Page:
Before in an earlier blog, I addressed on some of the workings related to Regulation A. Now I need to address the problems I perceive for a startup using Regulation A. Regulation A was promulgated with the premise that startups a) could promote their stock to the public, and b) would be able to use up to $1 million, after deducting regulatory, legal and financial expenses, for one year. That is easier said than done.
My first concern would be how effective would be for a startup to sell its stock to the public. Outside of advertising for 30 seconds during the Super Bowl, capital funding is a rigorous, specialized process. In my earlier blogs, Wall Street investment banks have a built in framework with which to distribute IPO stock. During the road shows, these pre-IPO companies are trumpeted to the top investment banking clientele. Not so for a startup company, as the startup company has no access to those potential investors nationwide. (Some startups do employ investment experts for their team, if they are spreading their source of funding. I did work at one early stage company which fully employed an investment banker.)
Then there is the public perception of startup shares and possible questionable representations by some startups. After the film, Wolf of Wall Street” the public got a bitter taste of what another group of early stage stocks seeking capital – the penny stocks, that never seem to go beyond the starting gate. Startups might encounter considerable skepticism by the public. They lack branding, even track records. Not all companies grow up to be the next Google or Apple. And, if they do fit that profile, smart money – Angels and VCs — are already hovering around those companies.
Then there is the time management matter. Startup companies also must focus on its products and revenues. Raising capital is a distracting enterprise. As someone who has had some experience, I have noted that the senior management team still has to manage daily operations and, for a fast paced business, it is critical to maintain that momentum or the race is lost. Someone in the company has to handle fund raising.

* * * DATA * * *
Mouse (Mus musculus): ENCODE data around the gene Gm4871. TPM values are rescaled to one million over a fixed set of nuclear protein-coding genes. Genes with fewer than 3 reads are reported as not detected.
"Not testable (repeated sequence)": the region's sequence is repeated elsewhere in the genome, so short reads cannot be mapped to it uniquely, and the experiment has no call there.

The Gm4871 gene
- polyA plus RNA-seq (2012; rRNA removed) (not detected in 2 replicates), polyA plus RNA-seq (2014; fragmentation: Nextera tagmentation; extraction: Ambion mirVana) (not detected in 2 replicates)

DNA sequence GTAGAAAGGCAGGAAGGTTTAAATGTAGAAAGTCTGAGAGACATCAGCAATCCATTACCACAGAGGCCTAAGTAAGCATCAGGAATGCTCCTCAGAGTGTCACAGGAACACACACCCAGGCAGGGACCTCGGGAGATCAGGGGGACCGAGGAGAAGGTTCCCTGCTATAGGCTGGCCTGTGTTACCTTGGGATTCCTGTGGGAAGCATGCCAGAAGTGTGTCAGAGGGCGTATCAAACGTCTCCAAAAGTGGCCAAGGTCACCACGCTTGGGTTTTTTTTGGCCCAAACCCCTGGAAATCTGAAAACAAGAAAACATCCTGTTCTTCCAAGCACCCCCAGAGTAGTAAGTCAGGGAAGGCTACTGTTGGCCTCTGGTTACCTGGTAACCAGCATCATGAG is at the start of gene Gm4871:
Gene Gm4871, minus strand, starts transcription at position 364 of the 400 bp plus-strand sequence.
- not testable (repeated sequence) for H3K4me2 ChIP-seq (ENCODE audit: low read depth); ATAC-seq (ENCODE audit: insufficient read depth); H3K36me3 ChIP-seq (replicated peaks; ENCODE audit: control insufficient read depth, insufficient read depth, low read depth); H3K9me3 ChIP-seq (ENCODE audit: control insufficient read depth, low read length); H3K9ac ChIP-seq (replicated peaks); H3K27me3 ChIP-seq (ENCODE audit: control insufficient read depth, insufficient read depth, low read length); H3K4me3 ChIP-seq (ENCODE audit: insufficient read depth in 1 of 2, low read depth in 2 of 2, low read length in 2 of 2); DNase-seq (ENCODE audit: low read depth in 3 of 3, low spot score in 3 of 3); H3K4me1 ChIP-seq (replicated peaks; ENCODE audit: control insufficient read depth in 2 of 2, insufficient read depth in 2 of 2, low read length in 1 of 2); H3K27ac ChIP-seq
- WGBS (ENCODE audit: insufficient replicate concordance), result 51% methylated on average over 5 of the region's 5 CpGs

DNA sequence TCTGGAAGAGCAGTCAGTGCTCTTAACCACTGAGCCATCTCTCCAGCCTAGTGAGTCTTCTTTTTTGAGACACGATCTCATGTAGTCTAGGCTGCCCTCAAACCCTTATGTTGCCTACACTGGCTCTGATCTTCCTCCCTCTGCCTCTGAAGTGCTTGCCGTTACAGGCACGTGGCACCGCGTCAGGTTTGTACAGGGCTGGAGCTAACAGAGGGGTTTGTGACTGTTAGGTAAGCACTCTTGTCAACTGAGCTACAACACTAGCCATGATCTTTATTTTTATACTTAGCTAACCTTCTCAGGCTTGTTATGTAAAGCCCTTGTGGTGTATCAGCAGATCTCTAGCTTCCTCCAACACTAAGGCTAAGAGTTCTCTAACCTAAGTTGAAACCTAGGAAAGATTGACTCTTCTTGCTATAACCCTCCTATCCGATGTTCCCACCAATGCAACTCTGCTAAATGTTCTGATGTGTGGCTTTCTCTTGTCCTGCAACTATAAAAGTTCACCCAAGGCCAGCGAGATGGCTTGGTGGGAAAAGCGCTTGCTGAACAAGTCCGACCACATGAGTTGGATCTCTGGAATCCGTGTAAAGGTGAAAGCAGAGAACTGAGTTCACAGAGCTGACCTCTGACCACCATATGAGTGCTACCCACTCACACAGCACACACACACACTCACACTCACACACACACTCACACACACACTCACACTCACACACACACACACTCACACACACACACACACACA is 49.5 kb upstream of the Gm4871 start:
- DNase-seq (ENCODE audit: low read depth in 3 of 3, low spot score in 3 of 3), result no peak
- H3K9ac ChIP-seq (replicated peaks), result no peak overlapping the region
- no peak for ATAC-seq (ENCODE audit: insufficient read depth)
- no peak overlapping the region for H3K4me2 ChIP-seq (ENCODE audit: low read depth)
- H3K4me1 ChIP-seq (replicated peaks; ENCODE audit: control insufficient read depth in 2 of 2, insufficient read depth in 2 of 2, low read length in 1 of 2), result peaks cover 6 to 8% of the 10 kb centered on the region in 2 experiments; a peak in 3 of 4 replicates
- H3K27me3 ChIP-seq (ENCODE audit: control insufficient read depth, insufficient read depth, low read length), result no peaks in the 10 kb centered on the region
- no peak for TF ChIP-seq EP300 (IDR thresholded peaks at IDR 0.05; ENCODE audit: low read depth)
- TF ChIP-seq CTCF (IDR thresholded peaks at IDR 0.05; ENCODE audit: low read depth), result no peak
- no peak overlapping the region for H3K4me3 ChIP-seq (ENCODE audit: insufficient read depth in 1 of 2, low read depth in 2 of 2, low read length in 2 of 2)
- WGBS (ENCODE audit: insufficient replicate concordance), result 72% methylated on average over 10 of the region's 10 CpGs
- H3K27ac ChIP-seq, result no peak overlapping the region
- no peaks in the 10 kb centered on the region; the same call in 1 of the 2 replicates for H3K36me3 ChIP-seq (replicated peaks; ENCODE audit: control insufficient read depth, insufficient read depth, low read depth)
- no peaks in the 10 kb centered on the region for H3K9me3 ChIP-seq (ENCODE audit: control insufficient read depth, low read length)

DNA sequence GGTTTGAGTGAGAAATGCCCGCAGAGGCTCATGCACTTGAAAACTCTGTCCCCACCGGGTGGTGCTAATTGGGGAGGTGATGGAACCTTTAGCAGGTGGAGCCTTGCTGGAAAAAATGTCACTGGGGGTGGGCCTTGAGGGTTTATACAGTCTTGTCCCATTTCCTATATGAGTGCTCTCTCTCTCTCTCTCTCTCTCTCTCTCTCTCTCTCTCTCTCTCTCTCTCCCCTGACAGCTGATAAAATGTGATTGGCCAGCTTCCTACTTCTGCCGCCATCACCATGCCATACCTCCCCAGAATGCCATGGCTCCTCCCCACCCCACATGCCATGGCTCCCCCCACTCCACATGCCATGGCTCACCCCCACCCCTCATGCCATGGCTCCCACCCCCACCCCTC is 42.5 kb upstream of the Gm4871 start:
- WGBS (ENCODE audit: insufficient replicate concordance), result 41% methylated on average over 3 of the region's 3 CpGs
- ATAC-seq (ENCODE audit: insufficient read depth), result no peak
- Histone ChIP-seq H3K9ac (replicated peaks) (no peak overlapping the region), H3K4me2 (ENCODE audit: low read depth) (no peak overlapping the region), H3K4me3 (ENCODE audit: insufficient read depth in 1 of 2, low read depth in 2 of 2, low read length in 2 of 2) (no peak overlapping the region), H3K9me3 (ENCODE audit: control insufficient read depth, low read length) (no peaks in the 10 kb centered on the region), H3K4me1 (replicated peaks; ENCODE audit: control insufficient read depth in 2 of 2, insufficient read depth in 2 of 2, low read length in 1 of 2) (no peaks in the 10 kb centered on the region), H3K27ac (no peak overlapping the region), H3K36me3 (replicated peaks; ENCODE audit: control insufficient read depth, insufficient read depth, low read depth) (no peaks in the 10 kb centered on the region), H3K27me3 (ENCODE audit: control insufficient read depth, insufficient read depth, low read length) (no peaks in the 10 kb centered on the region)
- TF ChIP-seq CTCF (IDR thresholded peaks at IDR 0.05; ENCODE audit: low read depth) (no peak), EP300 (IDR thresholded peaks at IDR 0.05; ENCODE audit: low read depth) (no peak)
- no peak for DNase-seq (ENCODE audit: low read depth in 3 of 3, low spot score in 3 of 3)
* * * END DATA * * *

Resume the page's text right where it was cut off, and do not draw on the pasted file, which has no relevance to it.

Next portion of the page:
The next elephant in the room will be the Regulation A limitation of $ 1million. Regulation A specifies that a company must wait one year before going back to the well. That is a severe restriction. I have advised or reviewed 2 companies in the last couple of months and both needed continuous financing of $6 million before hitting profitability. In one company, I calculated that $1 million could only last 4-5 months before needing additional capital. $1 million might not be enough for some companies.
Now there are other types of companies from different industries that survive with $1 million. Small software companies can work with that level of capitalization. On the other hand, healthcare, with its expensive regulatory tests, would struggle with $1 million really early.
And remember that after the funding, the company will need to pay for regulatory, attorney and account fees for the filings – and for $1 million the company must estimate that those costs run about $70k – $80k, less than 8%. I doubt that these costs would fall proportionally to lesser amounts being raised. Similar costs of an IPO run about 2-3% of the funds: the dollar amounts are substantially higher.